By Jeff Reeves, MarketWatch
As Silicon Valley icon Peter Thiel famously said, if you’re the founder of a startup “you always want to aim for monopoly and you always want to avoid competition.”
But these days, Big Tech stocks like Google parent Alphabet /zigman2/quotes/205453964/composite GOOG +0.82% /zigman2/quotes/202490156/composite GOOGL +0.76% and Facebook /zigman2/quotes/205064656/composite FB +0.70% are increasingly drawing the ire of politicians and regulators for their scale and power. So while being dominant is great, it also pays to make sure you’re not irritating the wrong people in the wrong places.
And besides, history shows that even deep-pocketed tech companies can still turn out to be disappointing from an investment perspective. Consider dot-com darling Cisco Systems /zigman2/quotes/209509471/composite CSCO +0.97% that boasts some $30 billion in cash and investments lying around but has a share price that chronically underperformed the S&P 500 index /zigman2/quotes/210599714/realtime SPX -0.06% for several years.
If you really want investments that avoid competition and pay off, it’s worth looking past the rather fashionable monopolies in Big Tech and going old school. Instead of chasing the next internet Unicorn, take a look at boring but oligopolies instead.
Unlike a true monopoly run by a single dominant players, oligopolies are characterized by a small group of entrenched peers who at best compete only theoretically and at worst collude to run a small corner of the economy however they see fit.
However you slice it, it adds up to consistent revenue — and reliable investment returns.
Payments and credit cards
There’s a lot of talk among bros with man buns about how cryptocurrency like bitcoin /zigman2/quotes/31322028/realtime BTCUSD -1.68% will decentralize the money system and allow folks to transact without the big banks. In the meantime, we are all stuck with three payment processing options: Visa /zigman2/quotes/203660239/composite V +0.12% , Mastercard /zigman2/quotes/207581792/composite MA -0.39% and American Express /zigman2/quotes/203805826/composite AXP +0.21% .
Visa operates the largest credit card networks in the U.S., with 2018 payment volume of $1.95 trillion and 336 million Visa credit cards in circulation in the United States. That averages out to a card per person! Mastercard “only” tallied $811 billion in U.S. credit purchase volume with 231 million credit cards, with upscale issuer American Express close behind with $776 billion in 2018 volume despite a comparatively small 54 million cards in circulation.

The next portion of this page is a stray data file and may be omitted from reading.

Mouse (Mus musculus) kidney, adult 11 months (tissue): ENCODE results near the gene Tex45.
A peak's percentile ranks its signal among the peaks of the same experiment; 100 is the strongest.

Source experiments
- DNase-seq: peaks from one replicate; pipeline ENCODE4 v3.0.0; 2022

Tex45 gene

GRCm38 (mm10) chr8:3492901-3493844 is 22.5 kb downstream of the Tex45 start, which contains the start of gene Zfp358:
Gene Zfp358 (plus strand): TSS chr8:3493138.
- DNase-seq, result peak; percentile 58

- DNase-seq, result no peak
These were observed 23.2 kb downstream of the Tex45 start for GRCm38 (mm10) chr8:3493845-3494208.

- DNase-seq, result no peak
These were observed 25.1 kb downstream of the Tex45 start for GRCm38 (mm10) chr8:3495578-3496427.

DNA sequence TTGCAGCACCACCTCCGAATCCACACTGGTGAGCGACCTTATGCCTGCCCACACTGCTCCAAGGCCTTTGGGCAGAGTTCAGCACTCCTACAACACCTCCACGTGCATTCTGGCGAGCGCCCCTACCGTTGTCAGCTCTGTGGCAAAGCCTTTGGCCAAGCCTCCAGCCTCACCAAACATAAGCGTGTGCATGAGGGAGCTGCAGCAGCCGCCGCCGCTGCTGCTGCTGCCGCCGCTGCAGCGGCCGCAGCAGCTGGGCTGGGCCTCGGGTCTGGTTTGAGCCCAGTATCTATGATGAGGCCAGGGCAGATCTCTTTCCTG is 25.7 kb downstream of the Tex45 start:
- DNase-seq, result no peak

That adds up to a stunning $3.5 trillion in volume.
As for what the future holds, let’s remember that’s just U.S. data. For instance, there are another 771 million Visa credit cards in circulation that bring the operator’s grand total to 1.1 billion pieces of plastic — enough for 1 out of every 7 people on the planet, and growing. Furthermore, these payments leaders continue to invest heavily in fintech applications such as mobile payments and blockchain — think Visa’s Fintech Fast Track effort to integrate into startups and AXP’s recent acquisition of payment automation platform acompay.
One way or another, all roads lead to these three payment kings. And it’s a pretty nice ride for investors, too: Visa is up more than 220% in the last five years to lap the S&P 500 index more than four times over, with no signs of slowing down.
Blockchain proponents may stubbornly stick to the notion that even entrenched financial players can be disrupted by a few good lines of code. So let’s move one step back to all the infrastructure that makes those mobile payments and internet connections possible: Big Telecom.
You can’t just drop out of Harvard and erect a network of wireless towers and fiber-optic cables overnight, which creates a massive barrier to entry for new players.
With the recent approval of a merger between T-Mobile US /zigman2/quotes/204659678/composite TMUS -1.96% and Sprint /zigman2/quotes/208685669/composite S -3.71% , there’s now theoretically a three-horse race in America; T-Mobile had 66.5 million subscribers as of the third quarter while Sprint had 53.9 million . Combined, that’s around 120 million wireless customers, neck-and-neck with Verizon /zigman2/quotes/204980236/composite VZ -0.23% Wireless, and only modestly behind the roughly 160 million at AT&T /zigman2/quotes/203165245/composite T +0.38% .
Here’s the thing though: AT&T pulled off an $85 billion acquisition of content king Time Warner in 2018, and Verizon’s Oath unit owns portals AOL, the Huffington Post and Yahoo! Not only will the combined Sprint/T-Mobile have a big hole when it comes to in-house content, it also has the dubious responsibility of financing $33 billion in outstanding debt at Sprint.
Is the best “competition” American consumers can expect in telecom? A merger of also-rans, stuffed to the gills with IOUs?
If you think the state of U.S. telecom competition is ugly, however, take a look at China Mobile /zigman2/quotes/204514293/composite CHL +0.93% /zigman2/quotes/200868736/delayed HK:941 +1.18% . The firm is the largest mobile telecom play in the world with more than 900 million subscribers and effectively has the blessing of Beijing to stay as big as it likes.